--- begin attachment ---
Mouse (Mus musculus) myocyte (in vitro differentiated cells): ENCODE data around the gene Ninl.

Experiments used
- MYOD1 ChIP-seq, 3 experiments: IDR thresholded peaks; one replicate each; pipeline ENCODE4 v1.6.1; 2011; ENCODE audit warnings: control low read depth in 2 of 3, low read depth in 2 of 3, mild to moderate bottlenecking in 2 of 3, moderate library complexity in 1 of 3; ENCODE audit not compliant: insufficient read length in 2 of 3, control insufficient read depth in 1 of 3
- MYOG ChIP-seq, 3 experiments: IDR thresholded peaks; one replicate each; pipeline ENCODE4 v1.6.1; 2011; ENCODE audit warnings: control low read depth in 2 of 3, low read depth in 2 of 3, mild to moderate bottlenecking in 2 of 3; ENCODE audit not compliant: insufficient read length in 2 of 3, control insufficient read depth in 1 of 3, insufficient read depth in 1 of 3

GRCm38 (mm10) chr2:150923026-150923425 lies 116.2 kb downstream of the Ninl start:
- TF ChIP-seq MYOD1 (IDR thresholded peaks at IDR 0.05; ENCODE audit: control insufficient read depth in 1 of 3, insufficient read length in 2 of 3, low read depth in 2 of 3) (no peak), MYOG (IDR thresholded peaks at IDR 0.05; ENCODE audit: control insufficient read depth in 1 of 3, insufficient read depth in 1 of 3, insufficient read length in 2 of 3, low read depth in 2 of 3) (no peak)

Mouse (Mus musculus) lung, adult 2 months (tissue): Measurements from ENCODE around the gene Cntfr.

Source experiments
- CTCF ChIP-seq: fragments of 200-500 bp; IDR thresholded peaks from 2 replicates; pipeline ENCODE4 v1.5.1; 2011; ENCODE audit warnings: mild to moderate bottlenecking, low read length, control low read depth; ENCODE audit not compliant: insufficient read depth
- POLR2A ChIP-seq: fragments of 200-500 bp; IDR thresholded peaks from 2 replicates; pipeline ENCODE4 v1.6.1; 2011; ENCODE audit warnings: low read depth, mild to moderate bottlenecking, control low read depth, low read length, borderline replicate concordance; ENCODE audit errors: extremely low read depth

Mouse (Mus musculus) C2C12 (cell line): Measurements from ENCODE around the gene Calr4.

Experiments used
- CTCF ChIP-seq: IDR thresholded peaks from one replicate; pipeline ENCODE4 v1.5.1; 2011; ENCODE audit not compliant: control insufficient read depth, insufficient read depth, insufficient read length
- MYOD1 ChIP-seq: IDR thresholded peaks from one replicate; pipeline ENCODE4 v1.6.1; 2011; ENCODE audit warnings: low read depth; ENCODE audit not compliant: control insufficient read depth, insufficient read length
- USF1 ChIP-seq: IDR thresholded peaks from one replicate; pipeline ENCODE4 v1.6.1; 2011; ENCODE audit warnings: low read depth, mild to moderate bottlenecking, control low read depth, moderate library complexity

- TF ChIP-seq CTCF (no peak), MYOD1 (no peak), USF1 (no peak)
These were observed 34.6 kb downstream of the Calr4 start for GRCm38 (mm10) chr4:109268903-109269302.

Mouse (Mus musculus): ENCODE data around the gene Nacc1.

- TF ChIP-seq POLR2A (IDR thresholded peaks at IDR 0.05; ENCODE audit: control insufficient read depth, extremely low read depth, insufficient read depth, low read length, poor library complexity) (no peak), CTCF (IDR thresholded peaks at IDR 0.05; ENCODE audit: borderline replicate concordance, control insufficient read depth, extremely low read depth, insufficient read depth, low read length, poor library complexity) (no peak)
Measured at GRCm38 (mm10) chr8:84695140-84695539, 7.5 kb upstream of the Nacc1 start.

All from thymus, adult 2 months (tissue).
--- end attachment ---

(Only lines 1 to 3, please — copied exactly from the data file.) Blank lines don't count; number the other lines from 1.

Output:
Mouse (Mus musculus) myocyte (in vitro differentiated cells): ENCODE data around the gene Ninl.

Experiments used
- MYOD1 ChIP-seq, 3 experiments: IDR thresholded peaks; one replicate each; pipeline ENCODE4 v1.6.1; 2011; ENCODE audit warnings: control low read depth in 2 of 3, low read depth in 2 of 3, mild to moderate bottlenecking in 2 of 3, moderate library complexity in 1 of 3; ENCODE audit not compliant: insufficient read length in 2 of 3, control insufficient read depth in 1 of 3